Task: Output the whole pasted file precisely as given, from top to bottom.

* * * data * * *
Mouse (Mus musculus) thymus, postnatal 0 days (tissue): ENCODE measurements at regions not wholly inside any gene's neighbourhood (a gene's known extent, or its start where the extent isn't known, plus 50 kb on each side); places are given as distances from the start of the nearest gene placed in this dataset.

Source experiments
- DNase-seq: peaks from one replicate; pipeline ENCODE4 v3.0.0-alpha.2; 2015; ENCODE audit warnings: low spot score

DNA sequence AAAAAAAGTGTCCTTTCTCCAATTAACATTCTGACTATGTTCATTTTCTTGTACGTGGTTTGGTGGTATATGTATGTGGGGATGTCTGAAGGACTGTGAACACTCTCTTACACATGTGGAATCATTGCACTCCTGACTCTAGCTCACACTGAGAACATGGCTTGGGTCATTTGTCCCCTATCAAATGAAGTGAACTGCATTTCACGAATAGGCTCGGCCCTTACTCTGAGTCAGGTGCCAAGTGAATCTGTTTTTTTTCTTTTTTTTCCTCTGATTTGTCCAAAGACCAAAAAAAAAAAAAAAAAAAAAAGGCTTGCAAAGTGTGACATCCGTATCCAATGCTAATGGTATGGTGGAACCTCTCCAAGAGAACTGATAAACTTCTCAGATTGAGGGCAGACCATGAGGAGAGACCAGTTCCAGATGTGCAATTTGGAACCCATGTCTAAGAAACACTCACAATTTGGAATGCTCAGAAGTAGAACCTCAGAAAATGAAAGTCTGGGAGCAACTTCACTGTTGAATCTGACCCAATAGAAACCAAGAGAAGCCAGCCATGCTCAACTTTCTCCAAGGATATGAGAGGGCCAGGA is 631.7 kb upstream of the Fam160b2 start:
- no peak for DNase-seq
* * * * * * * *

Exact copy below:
Mouse (Mus musculus) thymus, postnatal 0 days (tissue): ENCODE measurements at regions not wholly inside any gene's neighbourhood (a gene's known extent, or its start where the extent isn't known, plus 50 kb on each side); places are given as distances from the start of the nearest gene placed in this dataset.

Source experiments
- DNase-seq: peaks from one replicate; pipeline ENCODE4 v3.0.0-alpha.2; 2015; ENCODE audit warnings: low spot score

DNA sequence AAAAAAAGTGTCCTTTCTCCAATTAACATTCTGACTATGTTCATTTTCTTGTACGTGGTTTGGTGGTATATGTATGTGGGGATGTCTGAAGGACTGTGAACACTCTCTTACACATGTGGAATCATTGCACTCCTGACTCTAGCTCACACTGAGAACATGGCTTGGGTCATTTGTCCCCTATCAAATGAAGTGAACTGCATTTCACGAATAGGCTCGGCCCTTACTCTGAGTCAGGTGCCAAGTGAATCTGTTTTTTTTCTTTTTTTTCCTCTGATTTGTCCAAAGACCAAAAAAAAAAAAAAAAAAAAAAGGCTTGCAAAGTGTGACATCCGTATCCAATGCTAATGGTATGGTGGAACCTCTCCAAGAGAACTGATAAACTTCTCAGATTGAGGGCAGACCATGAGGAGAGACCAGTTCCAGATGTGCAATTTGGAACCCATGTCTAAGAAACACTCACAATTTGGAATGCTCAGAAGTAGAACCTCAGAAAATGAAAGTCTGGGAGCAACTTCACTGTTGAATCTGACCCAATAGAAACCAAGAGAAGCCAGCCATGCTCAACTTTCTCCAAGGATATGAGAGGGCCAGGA is 631.7 kb upstream of the Fam160b2 start:
- no peak for DNase-seq